Flag Raising Ceremony

When: Monday June 3, 2019
Where: Wiggins Waterfront Park
Riverside Dr. & MLK Blvd
Camden, New Jersey 08103
Open to the public
Contact: Wanda Garcia
(856) 757-7677


The Puerto Rican Constitution was ratified on March 3, 1952, approved by the U.S. Congress on July 3, 1952 and became effective July 25, 1952. To commemorate this date, the Parada San Juan Bautista, Inc. hosts a Flag Raising Ceremony every year in Camden, New Jersey at Roosevelt Plaza in front of City Hall. We need to convey to our youth the importance of our heritage and educate them in the importance of respecting our flag. The Flag Raising Ceremony is an event of pride and honor for the Puerto Rican community. This event brings together community leaders, residents, business owners and government officials to celebrate the raising of the Puerto Rican flag as it is celebrated in Puerto Rico and in many other cities of the U.S. The Puerto Rican flag is flown during the entire month of June at Roosevelt Plaza next to the American flag.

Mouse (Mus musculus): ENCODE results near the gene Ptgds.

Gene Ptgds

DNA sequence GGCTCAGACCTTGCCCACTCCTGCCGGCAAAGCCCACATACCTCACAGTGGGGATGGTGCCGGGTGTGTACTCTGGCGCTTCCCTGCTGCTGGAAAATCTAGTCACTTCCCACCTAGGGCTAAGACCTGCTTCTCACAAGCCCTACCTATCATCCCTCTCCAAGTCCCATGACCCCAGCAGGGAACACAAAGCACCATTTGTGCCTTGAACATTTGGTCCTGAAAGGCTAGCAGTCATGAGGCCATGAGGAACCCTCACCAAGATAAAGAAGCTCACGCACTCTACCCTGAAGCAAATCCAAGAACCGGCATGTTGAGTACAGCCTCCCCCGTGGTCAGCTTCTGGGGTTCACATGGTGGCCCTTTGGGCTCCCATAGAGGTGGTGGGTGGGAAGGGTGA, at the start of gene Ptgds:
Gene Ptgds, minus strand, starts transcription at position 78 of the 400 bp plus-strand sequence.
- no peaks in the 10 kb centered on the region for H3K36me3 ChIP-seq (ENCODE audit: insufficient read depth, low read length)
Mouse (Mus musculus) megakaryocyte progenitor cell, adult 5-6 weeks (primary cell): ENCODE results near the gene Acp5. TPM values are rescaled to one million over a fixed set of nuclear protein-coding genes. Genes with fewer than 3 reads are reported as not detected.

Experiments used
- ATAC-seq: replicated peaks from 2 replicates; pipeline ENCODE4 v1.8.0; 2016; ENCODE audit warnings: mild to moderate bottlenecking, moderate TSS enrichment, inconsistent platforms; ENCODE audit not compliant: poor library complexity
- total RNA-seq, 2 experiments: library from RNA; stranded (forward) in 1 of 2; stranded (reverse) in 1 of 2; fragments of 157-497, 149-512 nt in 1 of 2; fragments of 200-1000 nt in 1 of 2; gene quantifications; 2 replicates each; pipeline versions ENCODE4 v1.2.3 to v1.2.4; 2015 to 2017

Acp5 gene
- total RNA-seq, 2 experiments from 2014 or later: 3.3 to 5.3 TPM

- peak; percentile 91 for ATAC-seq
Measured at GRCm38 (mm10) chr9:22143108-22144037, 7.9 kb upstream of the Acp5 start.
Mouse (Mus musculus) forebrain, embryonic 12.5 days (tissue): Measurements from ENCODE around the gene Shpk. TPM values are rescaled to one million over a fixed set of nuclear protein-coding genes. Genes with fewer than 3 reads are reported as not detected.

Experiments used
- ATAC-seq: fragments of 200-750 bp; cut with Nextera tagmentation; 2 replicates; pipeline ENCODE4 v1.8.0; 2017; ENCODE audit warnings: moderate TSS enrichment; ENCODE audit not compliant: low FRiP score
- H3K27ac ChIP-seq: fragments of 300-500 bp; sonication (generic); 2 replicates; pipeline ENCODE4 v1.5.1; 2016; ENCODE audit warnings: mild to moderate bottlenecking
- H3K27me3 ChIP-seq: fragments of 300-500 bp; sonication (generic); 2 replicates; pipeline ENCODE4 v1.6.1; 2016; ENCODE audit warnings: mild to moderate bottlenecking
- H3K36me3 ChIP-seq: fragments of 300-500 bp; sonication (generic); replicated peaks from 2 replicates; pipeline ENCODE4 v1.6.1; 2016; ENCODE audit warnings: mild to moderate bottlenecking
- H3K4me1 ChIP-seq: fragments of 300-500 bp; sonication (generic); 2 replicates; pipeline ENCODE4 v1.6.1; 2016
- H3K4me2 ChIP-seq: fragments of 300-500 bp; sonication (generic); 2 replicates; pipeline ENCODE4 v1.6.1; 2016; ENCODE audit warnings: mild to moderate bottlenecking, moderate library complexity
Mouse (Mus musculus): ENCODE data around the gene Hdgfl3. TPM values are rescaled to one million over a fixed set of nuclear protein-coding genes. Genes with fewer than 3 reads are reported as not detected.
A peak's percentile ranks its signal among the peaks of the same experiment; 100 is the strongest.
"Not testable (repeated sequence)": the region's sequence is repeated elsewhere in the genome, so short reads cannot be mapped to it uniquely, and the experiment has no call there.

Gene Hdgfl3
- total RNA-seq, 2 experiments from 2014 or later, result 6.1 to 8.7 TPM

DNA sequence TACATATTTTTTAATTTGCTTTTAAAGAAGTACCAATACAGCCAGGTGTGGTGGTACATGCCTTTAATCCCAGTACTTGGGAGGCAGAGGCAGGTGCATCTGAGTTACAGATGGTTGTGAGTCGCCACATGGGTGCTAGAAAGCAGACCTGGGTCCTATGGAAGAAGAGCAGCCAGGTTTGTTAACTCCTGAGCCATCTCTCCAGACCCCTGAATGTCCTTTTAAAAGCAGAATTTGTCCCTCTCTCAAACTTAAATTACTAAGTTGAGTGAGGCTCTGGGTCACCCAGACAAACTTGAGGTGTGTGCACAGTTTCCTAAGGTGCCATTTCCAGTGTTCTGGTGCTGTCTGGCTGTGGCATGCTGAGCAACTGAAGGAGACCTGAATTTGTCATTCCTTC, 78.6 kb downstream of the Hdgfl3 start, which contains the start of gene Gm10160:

The Flag of the Commonwealth of Puerto Rico consists of five equal horizontal bands of red (top and bottom) alternating with white; a blue isosceles triangle based on the hoist side bears a large, white, five pointed star in the center. Each part of this flag has its own meaning. The three red stripes represent the blood from the brave warriors. The two white stripes
represent the victory and peace that they would have after gaining independence. The white star represented the island of Puerto Rico. The blue represents the sky and blue coastal waters. The triangle represents the three branches of government. When Puerto Rico became a Commonwealth in July 25, 1952, Governor Luis Muñoz Marín and his administration adopted the Puerto Rican flag which was originally designed in 1892, and proclaimed it the official national flag of Puerto Rico.


In 1952 the government of Puerto Rico approved a law establishing “La Borinqueña” as the official anthem of the Commonwealth of Puerto Rico. Ramón Collado made the necessary changes to convert the Danza into the march that we know today. The music was officially adopted by the government in 1952 and the words in 1977.

La Borinqueña
Lyrics: Manuel Fernández Juncos (1846-1928)

La tierra de Borinquén
donde he nacido yo,
es un jardín florido
de mágico fulgor.

Un cielo siempre nítido
le sirve de dosel
y dan arrullos plácidos
las olas a sus pies.20150903_160409

Cuando a sus playas llegó Colón;
Exclamó lleno de admiración;
“Oh! oh!, oh!, esta es la linda
tierra que busco yo”.

Es Borinquén la hija,
la hija del mar y el sol,
del mar y el sol,
del mar y el sol,
del mar y el sol,
del mar y el sol.

Estimated Attendance: 200